Police Misconduct

Faced with a difficult and dangerous job, most police officers honorably discharge their duty to protect and serve the public. But unfortunately, some do not. When police officers abuse their power and violate the laws they have sworn to uphold, they must be held accountable.

Police officers who abuse or even kill suspects in the course of arresting them or who abuse prisoners in custody can be held liable for money damages under Section 1983 of Title 42 of the United States Code. But there are hurdles to overcome in bringing a police brutality lawsuit. You will have to prove that the officer used unreasonable force under the circumstances. Additionally, in order to recover money damages, you must show that you suffered “actual injuries”— whether physical, emotional, or economic—as a result of the illegal and excessive use of force.

Law enforcement officials also can be held liable for subjecting you to false arrest, false imprisonment, and malicious prosecution. In order to arrest a person, police must have “probable cause” to believe that a crime was committed and that the person arrested committed the crime. You cannot be arrested legally for noncriminal behavior such as inquiring about a loved one’s status in custody, disrespecting an officer, or exercising your free speech rights by wearing a t-shirt that an officer finds offensive.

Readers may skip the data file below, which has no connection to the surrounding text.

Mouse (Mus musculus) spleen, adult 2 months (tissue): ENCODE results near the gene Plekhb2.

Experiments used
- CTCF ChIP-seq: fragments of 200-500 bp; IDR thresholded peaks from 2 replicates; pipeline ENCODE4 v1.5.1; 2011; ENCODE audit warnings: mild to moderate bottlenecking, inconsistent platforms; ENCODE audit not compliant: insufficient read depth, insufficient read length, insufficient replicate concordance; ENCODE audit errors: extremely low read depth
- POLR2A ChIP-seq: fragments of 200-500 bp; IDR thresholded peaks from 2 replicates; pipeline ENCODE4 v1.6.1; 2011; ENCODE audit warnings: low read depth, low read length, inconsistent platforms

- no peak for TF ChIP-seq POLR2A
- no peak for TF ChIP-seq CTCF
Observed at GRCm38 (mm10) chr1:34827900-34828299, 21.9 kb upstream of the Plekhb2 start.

If there was no probable cause and law enforcement acted maliciously to initiate criminal proceedings anyway, you may be able to bring a malicious prosecution action. In order to bring such a claim in New York, the criminal proceeding must have “terminated in your favor” (for example, if you are acquitted). If you plead guilty, you generally cannot bring a claim for malicious prosecution or for false arrest or imprisonment. The amount of damages to which you may be entitled in a false arrest or imprisonment lawsuit depends on how long you are detained. If you have been maliciously prosecuted, you also may be entitled to recover legal fees that you were forced to pay.

If you or a loved one has been the victim of police brutality, false arrest, false imprisonment, or malicious prosecution, please call us at (212) 685-0999 for a consultation.

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